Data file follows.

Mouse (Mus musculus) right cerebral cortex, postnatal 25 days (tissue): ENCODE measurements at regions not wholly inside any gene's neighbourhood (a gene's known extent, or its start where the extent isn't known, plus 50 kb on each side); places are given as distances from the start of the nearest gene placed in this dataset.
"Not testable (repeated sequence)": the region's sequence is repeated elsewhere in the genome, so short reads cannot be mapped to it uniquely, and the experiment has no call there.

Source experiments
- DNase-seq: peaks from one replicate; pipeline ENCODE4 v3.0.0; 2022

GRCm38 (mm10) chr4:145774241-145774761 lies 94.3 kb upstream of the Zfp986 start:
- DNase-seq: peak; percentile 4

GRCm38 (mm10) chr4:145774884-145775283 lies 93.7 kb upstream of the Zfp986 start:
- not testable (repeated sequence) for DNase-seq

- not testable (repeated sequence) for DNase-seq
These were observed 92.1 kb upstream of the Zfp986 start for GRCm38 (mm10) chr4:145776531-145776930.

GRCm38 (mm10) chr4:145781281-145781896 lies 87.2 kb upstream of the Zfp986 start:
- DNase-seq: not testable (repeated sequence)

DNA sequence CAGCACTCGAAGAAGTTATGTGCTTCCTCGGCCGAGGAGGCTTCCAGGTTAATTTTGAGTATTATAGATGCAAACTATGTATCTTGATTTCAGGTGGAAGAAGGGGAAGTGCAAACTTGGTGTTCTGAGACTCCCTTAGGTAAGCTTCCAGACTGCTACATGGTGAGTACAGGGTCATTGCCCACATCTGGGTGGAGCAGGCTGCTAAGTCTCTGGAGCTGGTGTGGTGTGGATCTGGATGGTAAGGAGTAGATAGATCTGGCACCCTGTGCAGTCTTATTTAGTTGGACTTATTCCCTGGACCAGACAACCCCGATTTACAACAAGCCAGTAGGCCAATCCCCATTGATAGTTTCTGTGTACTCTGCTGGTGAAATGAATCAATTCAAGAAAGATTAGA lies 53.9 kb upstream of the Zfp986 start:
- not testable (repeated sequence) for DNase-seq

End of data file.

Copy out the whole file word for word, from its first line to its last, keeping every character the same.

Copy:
Mouse (Mus musculus) right cerebral cortex, postnatal 25 days (tissue): ENCODE measurements at regions not wholly inside any gene's neighbourhood (a gene's known extent, or its start where the extent isn't known, plus 50 kb on each side); places are given as distances from the start of the nearest gene placed in this dataset.
"Not testable (repeated sequence)": the region's sequence is repeated elsewhere in the genome, so short reads cannot be mapped to it uniquely, and the experiment has no call there.

Source experiments
- DNase-seq: peaks from one replicate; pipeline ENCODE4 v3.0.0; 2022

GRCm38 (mm10) chr4:145774241-145774761 lies 94.3 kb upstream of the Zfp986 start:
- DNase-seq: peak; percentile 4

GRCm38 (mm10) chr4:145774884-145775283 lies 93.7 kb upstream of the Zfp986 start:
- not testable (repeated sequence) for DNase-seq

- not testable (repeated sequence) for DNase-seq
These were observed 92.1 kb upstream of the Zfp986 start for GRCm38 (mm10) chr4:145776531-145776930.

GRCm38 (mm10) chr4:145781281-145781896 lies 87.2 kb upstream of the Zfp986 start:
- DNase-seq: not testable (repeated sequence)

DNA sequence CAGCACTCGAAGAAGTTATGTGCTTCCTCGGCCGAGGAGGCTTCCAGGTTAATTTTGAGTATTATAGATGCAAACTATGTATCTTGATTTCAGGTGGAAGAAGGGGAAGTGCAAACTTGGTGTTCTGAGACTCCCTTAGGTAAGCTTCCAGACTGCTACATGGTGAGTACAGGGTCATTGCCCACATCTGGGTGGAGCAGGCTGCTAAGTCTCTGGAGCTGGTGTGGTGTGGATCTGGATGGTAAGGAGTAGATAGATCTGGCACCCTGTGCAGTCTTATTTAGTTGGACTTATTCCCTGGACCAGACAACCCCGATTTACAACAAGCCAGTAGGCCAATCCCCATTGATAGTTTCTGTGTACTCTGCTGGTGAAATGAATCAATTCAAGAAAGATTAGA lies 53.9 kb upstream of the Zfp986 start:
- not testable (repeated sequence) for DNase-seq